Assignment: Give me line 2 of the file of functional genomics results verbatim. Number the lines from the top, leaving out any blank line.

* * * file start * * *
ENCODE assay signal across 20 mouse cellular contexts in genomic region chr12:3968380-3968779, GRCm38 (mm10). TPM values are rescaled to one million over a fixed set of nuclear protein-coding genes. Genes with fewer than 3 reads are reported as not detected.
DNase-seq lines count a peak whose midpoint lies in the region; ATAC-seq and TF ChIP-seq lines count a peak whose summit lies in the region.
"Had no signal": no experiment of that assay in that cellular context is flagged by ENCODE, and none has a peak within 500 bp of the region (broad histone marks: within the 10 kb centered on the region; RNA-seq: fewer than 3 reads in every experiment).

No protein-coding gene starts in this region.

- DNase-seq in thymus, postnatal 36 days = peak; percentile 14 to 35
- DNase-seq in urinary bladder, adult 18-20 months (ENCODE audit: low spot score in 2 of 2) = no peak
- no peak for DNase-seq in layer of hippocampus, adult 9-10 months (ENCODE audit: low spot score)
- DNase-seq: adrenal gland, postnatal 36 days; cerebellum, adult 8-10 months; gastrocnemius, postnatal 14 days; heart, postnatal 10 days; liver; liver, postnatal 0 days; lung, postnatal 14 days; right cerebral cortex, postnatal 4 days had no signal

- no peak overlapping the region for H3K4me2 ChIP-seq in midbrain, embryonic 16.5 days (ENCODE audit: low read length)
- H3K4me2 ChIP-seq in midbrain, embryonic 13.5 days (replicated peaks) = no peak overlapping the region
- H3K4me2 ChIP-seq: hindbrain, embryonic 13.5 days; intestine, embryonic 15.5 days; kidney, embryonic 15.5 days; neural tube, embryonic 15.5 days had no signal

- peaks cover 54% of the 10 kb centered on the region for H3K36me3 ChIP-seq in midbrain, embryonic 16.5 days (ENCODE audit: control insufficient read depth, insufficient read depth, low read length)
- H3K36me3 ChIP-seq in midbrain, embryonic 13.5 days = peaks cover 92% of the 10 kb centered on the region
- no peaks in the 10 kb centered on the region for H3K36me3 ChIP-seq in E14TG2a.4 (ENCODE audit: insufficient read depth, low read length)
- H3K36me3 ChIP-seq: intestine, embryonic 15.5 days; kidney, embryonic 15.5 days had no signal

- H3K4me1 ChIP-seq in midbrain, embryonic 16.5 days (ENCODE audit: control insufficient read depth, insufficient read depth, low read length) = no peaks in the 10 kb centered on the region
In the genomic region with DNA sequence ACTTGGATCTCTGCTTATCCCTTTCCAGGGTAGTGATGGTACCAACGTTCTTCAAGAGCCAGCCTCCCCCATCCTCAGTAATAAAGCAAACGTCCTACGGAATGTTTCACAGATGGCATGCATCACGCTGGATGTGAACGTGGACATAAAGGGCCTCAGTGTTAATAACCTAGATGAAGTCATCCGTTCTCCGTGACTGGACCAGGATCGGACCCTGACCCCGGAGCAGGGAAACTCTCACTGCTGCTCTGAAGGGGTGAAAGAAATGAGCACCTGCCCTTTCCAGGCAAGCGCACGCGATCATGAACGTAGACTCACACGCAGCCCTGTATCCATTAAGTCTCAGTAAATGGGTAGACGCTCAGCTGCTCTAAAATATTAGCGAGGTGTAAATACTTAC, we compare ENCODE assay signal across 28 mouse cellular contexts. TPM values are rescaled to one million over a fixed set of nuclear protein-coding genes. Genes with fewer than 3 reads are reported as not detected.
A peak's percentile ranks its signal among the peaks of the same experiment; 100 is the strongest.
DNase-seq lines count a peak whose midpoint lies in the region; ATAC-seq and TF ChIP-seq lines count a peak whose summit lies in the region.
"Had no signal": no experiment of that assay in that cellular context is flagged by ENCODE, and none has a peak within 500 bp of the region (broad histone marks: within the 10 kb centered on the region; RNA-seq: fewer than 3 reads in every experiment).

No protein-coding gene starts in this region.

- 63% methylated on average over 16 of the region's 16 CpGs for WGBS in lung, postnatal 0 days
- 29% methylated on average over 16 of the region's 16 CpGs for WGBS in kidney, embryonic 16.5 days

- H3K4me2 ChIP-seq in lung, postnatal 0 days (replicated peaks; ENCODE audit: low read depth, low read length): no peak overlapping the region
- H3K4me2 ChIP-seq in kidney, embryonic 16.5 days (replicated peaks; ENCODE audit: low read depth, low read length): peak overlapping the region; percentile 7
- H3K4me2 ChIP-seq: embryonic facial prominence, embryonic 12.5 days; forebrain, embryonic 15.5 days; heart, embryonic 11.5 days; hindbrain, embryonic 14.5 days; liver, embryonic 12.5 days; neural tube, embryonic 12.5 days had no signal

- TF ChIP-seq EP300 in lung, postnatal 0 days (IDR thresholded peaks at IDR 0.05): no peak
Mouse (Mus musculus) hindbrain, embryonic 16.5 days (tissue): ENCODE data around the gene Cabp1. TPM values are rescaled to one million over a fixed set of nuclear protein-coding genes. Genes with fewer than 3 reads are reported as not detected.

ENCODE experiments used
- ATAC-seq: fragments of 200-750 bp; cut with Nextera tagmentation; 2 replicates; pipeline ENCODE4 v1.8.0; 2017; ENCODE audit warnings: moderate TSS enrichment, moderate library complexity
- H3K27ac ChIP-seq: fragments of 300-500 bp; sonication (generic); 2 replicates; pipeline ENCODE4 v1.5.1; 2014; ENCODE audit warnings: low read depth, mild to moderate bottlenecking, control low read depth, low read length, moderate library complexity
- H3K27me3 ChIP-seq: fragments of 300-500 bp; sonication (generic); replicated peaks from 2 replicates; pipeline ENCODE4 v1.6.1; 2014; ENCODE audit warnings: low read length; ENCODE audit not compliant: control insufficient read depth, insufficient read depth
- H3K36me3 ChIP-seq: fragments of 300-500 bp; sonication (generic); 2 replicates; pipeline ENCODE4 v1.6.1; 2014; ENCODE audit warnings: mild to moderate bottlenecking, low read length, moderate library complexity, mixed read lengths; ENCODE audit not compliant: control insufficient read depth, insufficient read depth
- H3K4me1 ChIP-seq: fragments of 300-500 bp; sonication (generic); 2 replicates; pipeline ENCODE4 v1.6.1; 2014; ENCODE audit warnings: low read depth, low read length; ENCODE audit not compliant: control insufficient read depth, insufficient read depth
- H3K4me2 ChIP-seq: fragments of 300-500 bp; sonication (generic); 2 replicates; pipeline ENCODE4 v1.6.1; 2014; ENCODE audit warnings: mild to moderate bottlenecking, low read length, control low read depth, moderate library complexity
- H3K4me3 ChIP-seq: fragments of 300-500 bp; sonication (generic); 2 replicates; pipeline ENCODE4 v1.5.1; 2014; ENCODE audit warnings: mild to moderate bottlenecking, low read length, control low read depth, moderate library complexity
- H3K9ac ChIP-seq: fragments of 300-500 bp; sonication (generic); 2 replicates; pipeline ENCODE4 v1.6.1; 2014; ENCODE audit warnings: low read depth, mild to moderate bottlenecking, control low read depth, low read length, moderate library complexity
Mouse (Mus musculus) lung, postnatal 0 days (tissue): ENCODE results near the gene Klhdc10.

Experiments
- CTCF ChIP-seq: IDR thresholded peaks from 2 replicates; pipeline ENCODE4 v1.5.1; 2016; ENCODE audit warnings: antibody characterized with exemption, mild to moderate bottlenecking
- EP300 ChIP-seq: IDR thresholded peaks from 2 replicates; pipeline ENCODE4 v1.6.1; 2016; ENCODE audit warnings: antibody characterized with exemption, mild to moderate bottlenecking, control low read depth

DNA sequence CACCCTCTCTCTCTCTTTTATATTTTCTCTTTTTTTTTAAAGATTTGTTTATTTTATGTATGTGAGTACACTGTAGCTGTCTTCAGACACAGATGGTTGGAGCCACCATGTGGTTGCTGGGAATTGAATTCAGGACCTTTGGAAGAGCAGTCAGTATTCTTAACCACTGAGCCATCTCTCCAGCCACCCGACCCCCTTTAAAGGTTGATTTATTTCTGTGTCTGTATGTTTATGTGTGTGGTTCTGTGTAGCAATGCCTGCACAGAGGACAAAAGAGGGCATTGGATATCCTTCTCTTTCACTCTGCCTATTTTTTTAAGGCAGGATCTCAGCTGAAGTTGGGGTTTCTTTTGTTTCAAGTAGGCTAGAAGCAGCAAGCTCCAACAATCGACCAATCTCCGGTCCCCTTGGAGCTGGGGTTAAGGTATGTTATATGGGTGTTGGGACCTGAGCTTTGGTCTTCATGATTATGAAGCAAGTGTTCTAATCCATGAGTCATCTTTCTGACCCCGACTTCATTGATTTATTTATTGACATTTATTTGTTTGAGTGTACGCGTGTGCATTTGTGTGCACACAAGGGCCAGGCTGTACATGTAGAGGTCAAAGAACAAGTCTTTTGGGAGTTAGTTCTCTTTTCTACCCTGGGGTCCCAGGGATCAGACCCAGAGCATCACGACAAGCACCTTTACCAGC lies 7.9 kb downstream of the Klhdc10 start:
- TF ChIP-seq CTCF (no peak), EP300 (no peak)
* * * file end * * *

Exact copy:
DNase-seq lines count a peak whose midpoint lies in the region; ATAC-seq and TF ChIP-seq lines count a peak whose summit lies in the region.